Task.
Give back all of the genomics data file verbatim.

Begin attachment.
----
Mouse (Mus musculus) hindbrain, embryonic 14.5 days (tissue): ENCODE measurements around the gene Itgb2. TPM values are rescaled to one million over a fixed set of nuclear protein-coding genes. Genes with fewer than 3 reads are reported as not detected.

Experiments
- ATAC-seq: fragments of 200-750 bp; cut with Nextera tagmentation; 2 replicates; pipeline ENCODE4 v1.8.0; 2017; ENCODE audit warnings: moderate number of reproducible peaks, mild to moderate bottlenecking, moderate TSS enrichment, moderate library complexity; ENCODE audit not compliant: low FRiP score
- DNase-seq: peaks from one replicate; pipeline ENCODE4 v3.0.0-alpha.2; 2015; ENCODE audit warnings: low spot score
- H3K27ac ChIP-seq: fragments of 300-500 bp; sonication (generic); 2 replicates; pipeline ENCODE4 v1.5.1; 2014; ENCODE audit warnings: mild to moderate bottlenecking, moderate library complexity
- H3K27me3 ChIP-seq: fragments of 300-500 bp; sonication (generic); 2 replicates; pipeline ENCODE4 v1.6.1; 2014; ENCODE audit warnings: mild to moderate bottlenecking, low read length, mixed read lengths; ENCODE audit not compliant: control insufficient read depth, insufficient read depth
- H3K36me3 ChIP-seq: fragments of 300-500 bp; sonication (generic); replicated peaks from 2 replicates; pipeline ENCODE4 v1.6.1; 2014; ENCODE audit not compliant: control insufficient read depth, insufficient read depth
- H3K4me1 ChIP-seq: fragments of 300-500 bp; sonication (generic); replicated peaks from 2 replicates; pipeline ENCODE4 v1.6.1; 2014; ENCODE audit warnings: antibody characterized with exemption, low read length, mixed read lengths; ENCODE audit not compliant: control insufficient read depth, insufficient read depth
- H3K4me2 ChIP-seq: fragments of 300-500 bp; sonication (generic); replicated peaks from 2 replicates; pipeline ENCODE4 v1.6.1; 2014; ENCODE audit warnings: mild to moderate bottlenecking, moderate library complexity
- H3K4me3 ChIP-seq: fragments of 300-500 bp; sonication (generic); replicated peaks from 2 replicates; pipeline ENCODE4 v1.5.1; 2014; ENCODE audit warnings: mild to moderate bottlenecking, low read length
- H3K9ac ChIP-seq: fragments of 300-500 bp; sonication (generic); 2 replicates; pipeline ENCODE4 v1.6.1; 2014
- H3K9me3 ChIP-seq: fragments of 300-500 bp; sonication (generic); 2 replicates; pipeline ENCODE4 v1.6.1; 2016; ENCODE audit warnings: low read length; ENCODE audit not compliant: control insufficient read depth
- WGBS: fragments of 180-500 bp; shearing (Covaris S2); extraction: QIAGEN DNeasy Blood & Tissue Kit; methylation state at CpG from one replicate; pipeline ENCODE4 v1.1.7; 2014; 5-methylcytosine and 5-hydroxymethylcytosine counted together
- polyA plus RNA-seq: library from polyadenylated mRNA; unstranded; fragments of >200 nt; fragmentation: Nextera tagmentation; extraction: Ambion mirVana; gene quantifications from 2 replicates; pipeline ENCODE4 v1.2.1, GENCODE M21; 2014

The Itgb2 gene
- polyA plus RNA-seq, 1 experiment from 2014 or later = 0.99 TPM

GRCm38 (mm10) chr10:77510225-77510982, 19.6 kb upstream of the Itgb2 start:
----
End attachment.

Mouse (Mus musculus) hindbrain, embryonic 14.5 days (tissue): ENCODE measurements around the gene Itgb2. TPM values are rescaled to one million over a fixed set of nuclear protein-coding genes. Genes with fewer than 3 reads are reported as not detected.

Experiments
- ATAC-seq: fragments of 200-750 bp; cut with Nextera tagmentation; 2 replicates; pipeline ENCODE4 v1.8.0; 2017; ENCODE audit warnings: moderate number of reproducible peaks, mild to moderate bottlenecking, moderate TSS enrichment, moderate library complexity; ENCODE audit not compliant: low FRiP score
- DNase-seq: peaks from one replicate; pipeline ENCODE4 v3.0.0-alpha.2; 2015; ENCODE audit warnings: low spot score
- H3K27ac ChIP-seq: fragments of 300-500 bp; sonication (generic); 2 replicates; pipeline ENCODE4 v1.5.1; 2014; ENCODE audit warnings: mild to moderate bottlenecking, moderate library complexity
- H3K27me3 ChIP-seq: fragments of 300-500 bp; sonication (generic); 2 replicates; pipeline ENCODE4 v1.6.1; 2014; ENCODE audit warnings: mild to moderate bottlenecking, low read length, mixed read lengths; ENCODE audit not compliant: control insufficient read depth, insufficient read depth
- H3K36me3 ChIP-seq: fragments of 300-500 bp; sonication (generic); replicated peaks from 2 replicates; pipeline ENCODE4 v1.6.1; 2014; ENCODE audit not compliant: control insufficient read depth, insufficient read depth
- H3K4me1 ChIP-seq: fragments of 300-500 bp; sonication (generic); replicated peaks from 2 replicates; pipeline ENCODE4 v1.6.1; 2014; ENCODE audit warnings: antibody characterized with exemption, low read length, mixed read lengths; ENCODE audit not compliant: control insufficient read depth, insufficient read depth
- H3K4me2 ChIP-seq: fragments of 300-500 bp; sonication (generic); replicated peaks from 2 replicates; pipeline ENCODE4 v1.6.1; 2014; ENCODE audit warnings: mild to moderate bottlenecking, moderate library complexity
- H3K4me3 ChIP-seq: fragments of 300-500 bp; sonication (generic); replicated peaks from 2 replicates; pipeline ENCODE4 v1.5.1; 2014; ENCODE audit warnings: mild to moderate bottlenecking, low read length
- H3K9ac ChIP-seq: fragments of 300-500 bp; sonication (generic); 2 replicates; pipeline ENCODE4 v1.6.1; 2014
- H3K9me3 ChIP-seq: fragments of 300-500 bp; sonication (generic); 2 replicates; pipeline ENCODE4 v1.6.1; 2016; ENCODE audit warnings: low read length; ENCODE audit not compliant: control insufficient read depth
- WGBS: fragments of 180-500 bp; shearing (Covaris S2); extraction: QIAGEN DNeasy Blood & Tissue Kit; methylation state at CpG from one replicate; pipeline ENCODE4 v1.1.7; 2014; 5-methylcytosine and 5-hydroxymethylcytosine counted together
- polyA plus RNA-seq: library from polyadenylated mRNA; unstranded; fragments of >200 nt; fragmentation: Nextera tagmentation; extraction: Ambion mirVana; gene quantifications from 2 replicates; pipeline ENCODE4 v1.2.1, GENCODE M21; 2014

The Itgb2 gene
- polyA plus RNA-seq, 1 experiment from 2014 or later = 0.99 TPM

GRCm38 (mm10) chr10:77510225-77510982, 19.6 kb upstream of the Itgb2 start: